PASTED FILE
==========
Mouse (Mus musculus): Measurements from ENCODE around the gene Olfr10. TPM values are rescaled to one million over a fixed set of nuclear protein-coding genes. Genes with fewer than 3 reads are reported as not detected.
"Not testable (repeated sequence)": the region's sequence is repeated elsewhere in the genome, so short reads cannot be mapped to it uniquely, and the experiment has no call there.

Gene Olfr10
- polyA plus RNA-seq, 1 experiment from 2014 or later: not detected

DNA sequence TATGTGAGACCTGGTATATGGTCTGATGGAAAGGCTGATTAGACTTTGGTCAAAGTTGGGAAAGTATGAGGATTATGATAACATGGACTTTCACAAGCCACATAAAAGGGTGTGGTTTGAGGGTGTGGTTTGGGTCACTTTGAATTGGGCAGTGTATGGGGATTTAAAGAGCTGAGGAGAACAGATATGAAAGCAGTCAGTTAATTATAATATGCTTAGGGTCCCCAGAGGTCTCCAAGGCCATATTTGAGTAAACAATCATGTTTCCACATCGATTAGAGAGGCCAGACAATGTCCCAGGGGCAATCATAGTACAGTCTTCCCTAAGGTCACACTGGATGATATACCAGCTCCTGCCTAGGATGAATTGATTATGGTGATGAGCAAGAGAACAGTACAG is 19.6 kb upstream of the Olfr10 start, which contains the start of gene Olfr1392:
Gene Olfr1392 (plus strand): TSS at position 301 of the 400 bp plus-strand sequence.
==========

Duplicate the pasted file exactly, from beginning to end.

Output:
Mouse (Mus musculus): Measurements from ENCODE around the gene Olfr10. TPM values are rescaled to one million over a fixed set of nuclear protein-coding genes. Genes with fewer than 3 reads are reported as not detected.
"Not testable (repeated sequence)": the region's sequence is repeated elsewhere in the genome, so short reads cannot be mapped to it uniquely, and the experiment has no call there.

Gene Olfr10
- polyA plus RNA-seq, 1 experiment from 2014 or later: not detected

DNA sequence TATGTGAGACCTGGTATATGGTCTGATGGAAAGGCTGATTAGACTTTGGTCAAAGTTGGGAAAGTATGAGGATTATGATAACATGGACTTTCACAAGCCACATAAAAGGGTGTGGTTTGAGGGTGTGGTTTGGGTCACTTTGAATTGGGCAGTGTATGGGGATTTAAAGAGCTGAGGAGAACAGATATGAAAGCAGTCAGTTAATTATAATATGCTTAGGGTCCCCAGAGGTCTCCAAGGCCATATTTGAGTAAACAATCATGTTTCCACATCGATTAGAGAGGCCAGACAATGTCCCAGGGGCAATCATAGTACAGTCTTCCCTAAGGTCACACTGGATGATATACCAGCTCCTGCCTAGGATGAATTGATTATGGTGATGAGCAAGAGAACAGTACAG is 19.6 kb upstream of the Olfr10 start, which contains the start of gene Olfr1392:
Gene Olfr1392 (plus strand): TSS at position 301 of the 400 bp plus-strand sequence.